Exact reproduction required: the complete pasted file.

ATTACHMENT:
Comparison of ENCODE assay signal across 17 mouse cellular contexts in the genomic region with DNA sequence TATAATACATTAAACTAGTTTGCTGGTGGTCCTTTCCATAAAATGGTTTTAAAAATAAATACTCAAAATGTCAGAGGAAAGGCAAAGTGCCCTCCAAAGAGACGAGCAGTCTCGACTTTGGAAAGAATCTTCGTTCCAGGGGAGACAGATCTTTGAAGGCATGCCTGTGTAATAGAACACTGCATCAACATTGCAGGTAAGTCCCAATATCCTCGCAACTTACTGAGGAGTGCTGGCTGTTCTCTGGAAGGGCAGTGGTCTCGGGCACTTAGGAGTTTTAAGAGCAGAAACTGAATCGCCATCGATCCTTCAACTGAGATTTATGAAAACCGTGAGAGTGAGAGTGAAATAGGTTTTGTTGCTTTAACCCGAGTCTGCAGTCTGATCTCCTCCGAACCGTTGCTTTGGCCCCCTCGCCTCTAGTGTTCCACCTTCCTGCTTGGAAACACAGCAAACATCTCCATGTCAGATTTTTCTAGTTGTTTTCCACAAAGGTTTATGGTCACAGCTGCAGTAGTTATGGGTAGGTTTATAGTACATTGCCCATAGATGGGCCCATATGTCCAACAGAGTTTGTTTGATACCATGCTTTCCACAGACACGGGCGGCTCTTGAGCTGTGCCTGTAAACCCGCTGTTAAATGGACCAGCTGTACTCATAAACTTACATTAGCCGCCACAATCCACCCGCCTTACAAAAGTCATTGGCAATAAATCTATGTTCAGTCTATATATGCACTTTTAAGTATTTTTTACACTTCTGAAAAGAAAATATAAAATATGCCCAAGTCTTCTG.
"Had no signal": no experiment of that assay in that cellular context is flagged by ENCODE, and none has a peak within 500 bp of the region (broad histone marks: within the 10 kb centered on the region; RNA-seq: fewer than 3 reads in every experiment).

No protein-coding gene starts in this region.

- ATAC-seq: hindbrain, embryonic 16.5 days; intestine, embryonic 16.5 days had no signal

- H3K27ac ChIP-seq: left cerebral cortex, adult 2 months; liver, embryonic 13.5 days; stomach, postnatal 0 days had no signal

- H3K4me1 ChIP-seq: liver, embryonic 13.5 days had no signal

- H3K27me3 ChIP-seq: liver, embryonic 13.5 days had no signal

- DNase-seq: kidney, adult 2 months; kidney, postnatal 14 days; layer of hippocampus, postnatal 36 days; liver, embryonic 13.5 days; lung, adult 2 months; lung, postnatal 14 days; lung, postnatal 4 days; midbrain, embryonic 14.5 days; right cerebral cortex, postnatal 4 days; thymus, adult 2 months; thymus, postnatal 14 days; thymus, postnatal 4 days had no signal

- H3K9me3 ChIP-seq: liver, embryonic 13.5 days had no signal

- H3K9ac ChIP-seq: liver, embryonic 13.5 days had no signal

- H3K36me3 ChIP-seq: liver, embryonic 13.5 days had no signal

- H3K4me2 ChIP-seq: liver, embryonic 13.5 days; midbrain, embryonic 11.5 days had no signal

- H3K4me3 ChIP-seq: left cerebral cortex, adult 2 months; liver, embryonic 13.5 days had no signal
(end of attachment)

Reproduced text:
Comparison of ENCODE assay signal across 17 mouse cellular contexts in the genomic region with DNA sequence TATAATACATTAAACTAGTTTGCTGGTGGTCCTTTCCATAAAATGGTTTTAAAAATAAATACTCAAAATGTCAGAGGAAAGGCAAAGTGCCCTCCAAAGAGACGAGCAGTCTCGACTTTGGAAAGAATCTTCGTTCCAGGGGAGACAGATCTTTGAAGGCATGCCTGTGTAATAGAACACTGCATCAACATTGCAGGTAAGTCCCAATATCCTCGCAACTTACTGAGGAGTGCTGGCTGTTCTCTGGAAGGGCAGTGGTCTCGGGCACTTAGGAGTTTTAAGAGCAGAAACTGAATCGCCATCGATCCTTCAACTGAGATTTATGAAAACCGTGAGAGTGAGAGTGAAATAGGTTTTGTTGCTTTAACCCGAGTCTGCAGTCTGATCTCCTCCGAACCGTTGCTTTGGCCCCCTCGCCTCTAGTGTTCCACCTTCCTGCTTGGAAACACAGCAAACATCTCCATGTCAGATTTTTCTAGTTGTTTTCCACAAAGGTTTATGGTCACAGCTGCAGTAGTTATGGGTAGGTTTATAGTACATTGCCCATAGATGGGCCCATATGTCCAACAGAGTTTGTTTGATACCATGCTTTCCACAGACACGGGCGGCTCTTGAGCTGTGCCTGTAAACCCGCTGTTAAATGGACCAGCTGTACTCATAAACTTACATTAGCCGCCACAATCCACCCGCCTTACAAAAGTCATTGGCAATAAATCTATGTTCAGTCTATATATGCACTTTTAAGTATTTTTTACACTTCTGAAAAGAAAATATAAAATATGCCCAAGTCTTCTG.
"Had no signal": no experiment of that assay in that cellular context is flagged by ENCODE, and none has a peak within 500 bp of the region (broad histone marks: within the 10 kb centered on the region; RNA-seq: fewer than 3 reads in every experiment).

No protein-coding gene starts in this region.

- ATAC-seq: hindbrain, embryonic 16.5 days; intestine, embryonic 16.5 days had no signal

- H3K27ac ChIP-seq: left cerebral cortex, adult 2 months; liver, embryonic 13.5 days; stomach, postnatal 0 days had no signal

- H3K4me1 ChIP-seq: liver, embryonic 13.5 days had no signal

- H3K27me3 ChIP-seq: liver, embryonic 13.5 days had no signal

- DNase-seq: kidney, adult 2 months; kidney, postnatal 14 days; layer of hippocampus, postnatal 36 days; liver, embryonic 13.5 days; lung, adult 2 months; lung, postnatal 14 days; lung, postnatal 4 days; midbrain, embryonic 14.5 days; right cerebral cortex, postnatal 4 days; thymus, adult 2 months; thymus, postnatal 14 days; thymus, postnatal 4 days had no signal

- H3K9me3 ChIP-seq: liver, embryonic 13.5 days had no signal

- H3K9ac ChIP-seq: liver, embryonic 13.5 days had no signal

- H3K36me3 ChIP-seq: liver, embryonic 13.5 days had no signal

- H3K4me2 ChIP-seq: liver, embryonic 13.5 days; midbrain, embryonic 11.5 days had no signal

- H3K4me3 ChIP-seq: left cerebral cortex, adult 2 months; liver, embryonic 13.5 days had no signal